Chinese online retailer JD was outmanoeuvred by its arch rival Alibaba this week, over its commitment to importing goods for China’s growing middle class.
Alibaba stole the headlines with a commitment to import US$200 billion of goods into China during the next five years. Most mainstream and trade media missed the fact that JD made a similar pledge, albeit of just half the value, $100 billion, at the same event, the first ever China International Import Expo (CIIE) in Shanghai.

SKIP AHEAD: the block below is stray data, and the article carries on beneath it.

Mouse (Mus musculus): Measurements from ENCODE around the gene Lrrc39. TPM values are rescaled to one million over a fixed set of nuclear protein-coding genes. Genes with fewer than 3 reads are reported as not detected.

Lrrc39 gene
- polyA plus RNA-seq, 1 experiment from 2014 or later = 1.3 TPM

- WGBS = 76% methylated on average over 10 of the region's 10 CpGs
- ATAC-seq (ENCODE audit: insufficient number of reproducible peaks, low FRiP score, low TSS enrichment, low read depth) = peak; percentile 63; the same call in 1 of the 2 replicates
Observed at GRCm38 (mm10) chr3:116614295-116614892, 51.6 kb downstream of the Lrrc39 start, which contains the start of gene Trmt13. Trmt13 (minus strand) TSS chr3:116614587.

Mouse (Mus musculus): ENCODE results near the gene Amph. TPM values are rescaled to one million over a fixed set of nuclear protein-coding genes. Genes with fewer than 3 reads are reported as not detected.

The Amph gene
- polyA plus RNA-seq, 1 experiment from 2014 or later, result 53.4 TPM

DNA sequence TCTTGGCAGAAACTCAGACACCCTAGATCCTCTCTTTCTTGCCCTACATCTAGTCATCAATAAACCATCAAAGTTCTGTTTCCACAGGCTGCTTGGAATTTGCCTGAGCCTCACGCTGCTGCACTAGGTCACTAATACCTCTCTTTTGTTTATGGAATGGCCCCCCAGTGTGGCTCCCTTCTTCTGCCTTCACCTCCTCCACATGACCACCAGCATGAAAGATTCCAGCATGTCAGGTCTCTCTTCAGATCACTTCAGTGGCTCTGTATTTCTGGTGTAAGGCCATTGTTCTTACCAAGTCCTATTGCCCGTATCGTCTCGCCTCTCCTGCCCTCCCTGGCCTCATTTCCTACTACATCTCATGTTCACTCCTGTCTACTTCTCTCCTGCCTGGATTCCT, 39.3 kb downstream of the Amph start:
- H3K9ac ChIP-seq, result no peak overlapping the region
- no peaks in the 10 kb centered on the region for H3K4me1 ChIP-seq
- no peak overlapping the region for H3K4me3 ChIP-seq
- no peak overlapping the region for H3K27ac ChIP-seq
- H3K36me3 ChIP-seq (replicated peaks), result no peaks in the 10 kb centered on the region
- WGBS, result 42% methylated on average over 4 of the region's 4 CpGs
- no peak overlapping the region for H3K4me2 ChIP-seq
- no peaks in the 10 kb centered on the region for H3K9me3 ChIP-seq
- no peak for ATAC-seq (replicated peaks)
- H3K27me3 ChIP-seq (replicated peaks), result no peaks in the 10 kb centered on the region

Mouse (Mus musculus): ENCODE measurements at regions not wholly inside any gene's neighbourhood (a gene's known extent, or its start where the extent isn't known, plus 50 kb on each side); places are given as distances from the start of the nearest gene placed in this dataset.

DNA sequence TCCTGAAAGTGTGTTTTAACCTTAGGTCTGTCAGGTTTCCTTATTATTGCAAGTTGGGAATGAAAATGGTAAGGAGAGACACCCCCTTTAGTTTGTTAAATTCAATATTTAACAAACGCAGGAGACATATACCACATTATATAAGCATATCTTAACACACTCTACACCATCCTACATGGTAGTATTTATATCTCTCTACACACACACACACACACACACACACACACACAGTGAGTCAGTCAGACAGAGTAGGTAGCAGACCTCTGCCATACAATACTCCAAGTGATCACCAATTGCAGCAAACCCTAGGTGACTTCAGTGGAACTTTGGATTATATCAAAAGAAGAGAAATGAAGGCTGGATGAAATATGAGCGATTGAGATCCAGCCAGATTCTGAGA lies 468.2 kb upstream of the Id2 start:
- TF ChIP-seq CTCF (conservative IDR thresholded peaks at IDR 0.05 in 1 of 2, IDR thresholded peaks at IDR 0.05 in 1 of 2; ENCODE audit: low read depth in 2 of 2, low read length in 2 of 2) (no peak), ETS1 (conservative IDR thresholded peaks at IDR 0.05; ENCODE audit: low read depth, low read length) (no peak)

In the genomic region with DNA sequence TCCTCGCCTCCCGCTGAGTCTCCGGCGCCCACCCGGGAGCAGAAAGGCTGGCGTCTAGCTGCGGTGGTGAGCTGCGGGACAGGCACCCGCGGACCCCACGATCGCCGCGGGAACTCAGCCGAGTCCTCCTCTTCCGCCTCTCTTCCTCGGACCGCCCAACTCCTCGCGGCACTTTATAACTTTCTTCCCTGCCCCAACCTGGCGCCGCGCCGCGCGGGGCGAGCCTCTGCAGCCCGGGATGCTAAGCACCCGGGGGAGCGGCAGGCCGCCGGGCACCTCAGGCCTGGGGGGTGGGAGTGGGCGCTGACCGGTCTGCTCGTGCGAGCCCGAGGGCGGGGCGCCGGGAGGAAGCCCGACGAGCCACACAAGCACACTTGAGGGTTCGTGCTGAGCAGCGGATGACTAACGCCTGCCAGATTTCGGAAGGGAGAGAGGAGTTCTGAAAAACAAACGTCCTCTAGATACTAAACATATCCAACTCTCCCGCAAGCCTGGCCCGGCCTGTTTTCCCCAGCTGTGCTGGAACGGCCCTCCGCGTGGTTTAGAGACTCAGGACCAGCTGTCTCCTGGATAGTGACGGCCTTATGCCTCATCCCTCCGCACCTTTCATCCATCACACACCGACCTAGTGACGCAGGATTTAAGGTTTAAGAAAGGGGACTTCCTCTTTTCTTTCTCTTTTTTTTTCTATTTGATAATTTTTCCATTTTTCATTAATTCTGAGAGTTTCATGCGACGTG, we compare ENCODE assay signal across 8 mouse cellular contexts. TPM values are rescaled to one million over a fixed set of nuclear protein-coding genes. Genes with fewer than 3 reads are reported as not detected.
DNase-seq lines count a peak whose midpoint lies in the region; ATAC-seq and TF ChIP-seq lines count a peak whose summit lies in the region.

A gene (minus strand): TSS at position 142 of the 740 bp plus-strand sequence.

The figures are relative, however: Alibaba boasts more than 600 million Chinese consumers on its sites, JD more than 300 million. Both companies are aware that middle-class Chinese have more disposable income and they want to spend a significant share of it on imported goods.
“Last year, the number of users purchasing products from overseas brands grew by 37.1 per cent compared to 2016,” said JD in a statement. “The volume of imported goods this year to date has already skyrocketed 150 per cent as compared with two years ago.”